TUSCAN RECIPES … today, SPAGHETTINI con GORGONZOLA
Nonna Margherita Dottorelli in her kitchen, 1905
Here are some excellent Tuscan recipes from her granddaughter Marta, who refuses to be just a character in a novel called “The Whirling Girl” made up by that writer!
Spaghettini con Gorgonzola Dolce
Now it is March. There is a leak in the tiles of the roof of our house that was my husband’s grandfather’s — and before that his grandfather’s — and before that in the family of the Dottorelli for so many years that we cannot count.
My husband Niccolo is there in the rain, making the repairs.
Also, we have had an election in our country where one quarter of the people have voted for a buffone, a clown. This is not something to make one laugh.
None of these things does she write about – I mean that woman who puts us in her story that she calls The Whirling Girl. No, in her story it is all golden sunshine and adventure and — beh! — even love.
Non importa! I will give you now a way to make a very simple pasta for your husband when he comes down from the roof, wet from the rain. Or (perhaps even in your country this happens?) to cheer you, should the balance of your national politics be also in the hands of a clown…?
For this, it is all right to use Spaghettini that is “dry” – that you have already in your cupboard, bought in a package from the store.
But not too much.
We believe in “moderation” here in the hills of Tuscany (another thing that “she” who writes about us does not tell you).
You will need, for two people, perhaps 150 grams of pasta.
You will need a nice wedge of gorgonzola dolce which is soft and creamy with also much blue running through.
You will cut more or less 125 grams for each person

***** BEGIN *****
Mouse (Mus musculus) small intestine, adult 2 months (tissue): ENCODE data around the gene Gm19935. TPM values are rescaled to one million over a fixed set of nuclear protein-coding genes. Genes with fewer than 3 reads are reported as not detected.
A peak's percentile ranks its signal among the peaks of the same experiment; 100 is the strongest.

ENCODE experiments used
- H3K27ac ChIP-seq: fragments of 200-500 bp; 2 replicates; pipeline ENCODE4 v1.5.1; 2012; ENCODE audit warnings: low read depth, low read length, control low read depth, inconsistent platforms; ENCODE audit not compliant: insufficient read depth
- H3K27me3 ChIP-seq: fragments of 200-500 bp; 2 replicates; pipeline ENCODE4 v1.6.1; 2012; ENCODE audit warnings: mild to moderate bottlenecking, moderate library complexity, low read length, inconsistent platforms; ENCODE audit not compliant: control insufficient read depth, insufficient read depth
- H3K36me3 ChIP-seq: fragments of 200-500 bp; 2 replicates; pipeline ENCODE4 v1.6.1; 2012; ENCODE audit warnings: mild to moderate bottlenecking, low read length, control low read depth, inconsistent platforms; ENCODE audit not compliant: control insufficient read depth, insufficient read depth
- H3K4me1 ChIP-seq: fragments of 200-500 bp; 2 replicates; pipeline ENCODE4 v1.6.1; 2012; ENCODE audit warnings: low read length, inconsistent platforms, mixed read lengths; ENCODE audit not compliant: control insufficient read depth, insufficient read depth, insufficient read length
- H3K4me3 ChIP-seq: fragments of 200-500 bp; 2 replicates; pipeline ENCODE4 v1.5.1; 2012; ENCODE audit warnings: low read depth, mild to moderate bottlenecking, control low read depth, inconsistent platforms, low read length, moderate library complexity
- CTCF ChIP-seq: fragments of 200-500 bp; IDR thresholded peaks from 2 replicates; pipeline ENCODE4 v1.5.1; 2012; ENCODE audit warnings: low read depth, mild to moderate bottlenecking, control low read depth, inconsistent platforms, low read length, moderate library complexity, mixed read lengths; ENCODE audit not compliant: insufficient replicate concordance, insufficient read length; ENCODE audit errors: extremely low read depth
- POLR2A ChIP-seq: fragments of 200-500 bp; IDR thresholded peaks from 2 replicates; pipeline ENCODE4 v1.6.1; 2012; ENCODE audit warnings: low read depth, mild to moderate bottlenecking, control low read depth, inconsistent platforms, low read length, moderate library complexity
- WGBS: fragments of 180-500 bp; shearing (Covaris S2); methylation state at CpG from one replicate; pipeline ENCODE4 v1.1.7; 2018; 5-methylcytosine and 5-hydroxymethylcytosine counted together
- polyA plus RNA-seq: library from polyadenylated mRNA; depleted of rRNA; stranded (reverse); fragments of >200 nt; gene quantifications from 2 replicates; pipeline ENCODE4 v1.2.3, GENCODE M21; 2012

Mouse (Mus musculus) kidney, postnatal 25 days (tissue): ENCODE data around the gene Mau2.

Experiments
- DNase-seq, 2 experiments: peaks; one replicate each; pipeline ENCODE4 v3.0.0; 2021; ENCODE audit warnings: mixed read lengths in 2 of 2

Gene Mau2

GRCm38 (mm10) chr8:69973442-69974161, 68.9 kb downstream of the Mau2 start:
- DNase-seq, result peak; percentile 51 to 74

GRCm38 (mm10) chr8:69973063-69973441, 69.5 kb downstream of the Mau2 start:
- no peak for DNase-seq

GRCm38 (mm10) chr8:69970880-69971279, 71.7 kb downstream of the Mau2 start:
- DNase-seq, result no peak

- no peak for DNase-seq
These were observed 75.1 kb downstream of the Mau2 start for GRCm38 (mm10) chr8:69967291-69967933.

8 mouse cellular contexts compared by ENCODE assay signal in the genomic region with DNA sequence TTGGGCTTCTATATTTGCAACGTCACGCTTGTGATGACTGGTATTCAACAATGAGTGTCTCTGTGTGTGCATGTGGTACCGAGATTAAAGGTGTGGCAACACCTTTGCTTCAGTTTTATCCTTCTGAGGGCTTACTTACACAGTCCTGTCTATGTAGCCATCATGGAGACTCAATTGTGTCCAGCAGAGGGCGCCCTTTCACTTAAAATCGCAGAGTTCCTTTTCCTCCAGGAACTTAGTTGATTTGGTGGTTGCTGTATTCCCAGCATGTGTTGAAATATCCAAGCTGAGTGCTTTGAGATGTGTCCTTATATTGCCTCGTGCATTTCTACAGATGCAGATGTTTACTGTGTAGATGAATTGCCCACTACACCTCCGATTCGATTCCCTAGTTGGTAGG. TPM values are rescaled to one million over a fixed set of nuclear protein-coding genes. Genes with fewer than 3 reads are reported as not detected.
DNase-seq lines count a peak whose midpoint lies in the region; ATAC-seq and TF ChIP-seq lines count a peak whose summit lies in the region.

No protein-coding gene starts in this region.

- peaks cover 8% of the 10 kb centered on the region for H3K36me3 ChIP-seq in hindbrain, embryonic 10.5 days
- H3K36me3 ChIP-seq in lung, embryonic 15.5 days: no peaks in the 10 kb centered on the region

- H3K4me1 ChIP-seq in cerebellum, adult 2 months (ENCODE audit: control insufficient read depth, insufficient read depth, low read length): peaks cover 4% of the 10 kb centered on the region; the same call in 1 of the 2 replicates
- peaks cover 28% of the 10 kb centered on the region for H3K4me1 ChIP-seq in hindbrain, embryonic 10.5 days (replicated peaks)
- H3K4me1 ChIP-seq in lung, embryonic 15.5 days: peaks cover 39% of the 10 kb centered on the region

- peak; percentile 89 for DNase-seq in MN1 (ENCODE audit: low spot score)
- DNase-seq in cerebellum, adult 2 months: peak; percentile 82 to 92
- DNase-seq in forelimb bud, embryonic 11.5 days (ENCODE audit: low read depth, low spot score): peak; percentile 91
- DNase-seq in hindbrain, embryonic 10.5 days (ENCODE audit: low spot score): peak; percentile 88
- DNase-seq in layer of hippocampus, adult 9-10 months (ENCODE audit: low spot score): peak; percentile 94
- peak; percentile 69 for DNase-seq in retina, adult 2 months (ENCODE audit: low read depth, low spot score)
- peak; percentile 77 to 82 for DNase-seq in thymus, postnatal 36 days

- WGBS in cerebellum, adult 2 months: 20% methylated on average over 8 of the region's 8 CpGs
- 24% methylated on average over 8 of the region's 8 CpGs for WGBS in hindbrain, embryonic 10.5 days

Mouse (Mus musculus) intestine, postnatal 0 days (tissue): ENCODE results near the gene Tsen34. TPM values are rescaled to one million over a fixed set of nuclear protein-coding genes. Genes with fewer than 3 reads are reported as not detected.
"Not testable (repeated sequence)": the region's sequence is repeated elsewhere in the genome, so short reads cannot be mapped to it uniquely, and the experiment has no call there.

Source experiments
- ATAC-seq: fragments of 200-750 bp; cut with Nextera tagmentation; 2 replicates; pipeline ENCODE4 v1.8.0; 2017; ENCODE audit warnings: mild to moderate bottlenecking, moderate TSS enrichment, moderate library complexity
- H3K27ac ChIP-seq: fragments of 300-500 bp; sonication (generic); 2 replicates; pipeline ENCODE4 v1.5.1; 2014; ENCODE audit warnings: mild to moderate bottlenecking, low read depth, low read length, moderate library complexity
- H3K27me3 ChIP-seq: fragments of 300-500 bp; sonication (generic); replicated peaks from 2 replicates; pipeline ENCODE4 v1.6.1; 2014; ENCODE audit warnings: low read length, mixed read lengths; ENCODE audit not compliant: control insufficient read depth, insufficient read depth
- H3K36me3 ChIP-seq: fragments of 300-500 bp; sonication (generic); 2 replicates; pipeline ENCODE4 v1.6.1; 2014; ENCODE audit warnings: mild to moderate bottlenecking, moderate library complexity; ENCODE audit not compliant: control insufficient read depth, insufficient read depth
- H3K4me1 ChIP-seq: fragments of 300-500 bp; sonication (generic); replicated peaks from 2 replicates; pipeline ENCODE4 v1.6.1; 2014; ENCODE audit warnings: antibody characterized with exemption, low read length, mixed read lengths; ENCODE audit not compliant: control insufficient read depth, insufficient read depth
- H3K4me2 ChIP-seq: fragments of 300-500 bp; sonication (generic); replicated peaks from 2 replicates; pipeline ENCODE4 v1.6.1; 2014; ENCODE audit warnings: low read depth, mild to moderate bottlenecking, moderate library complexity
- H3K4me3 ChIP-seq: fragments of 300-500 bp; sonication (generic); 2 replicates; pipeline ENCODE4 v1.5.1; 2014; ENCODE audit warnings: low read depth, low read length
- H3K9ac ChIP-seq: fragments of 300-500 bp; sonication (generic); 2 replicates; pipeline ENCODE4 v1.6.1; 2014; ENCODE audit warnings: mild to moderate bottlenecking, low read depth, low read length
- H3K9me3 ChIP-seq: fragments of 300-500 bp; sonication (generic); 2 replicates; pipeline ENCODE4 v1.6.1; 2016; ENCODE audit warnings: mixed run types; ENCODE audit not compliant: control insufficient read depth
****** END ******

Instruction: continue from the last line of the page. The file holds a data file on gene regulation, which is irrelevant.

You will put the gorgonzola in a pot to melt with some milk, perhaps a quarter cup for each serving (you can use more) and you will melt it slowly while you boil a large pot of water for the spaghettini.
You will chop a nice handful of parsley from the garden outside your kitchen door where you scattered the seeds last fall and already it is growing.
If you wish, you will also grate some parmigiano cheese or if you have some nice rounds of pecorino stored in your attic, hanging on shelves that you have suspended from the ceiling beams so that the mice cannot make themselves happy with it, then some of your oldest pecorino will be even better.
Add your pasta to the boiling water with salt.
Watch it very carefully and drain when it is just barely al dente.
Put it back in the pot and toss it with a little very good olive oil.
Pour in the gorgonzola which has melted in the milk.
Toss in a nice amount of the chopped parsley.
Serve this on pretty plates with, perhaps, a little sprinkle of the grated cheese.
And remember what I have told you before. As we say in Tuscany: To eat well is the best revenge.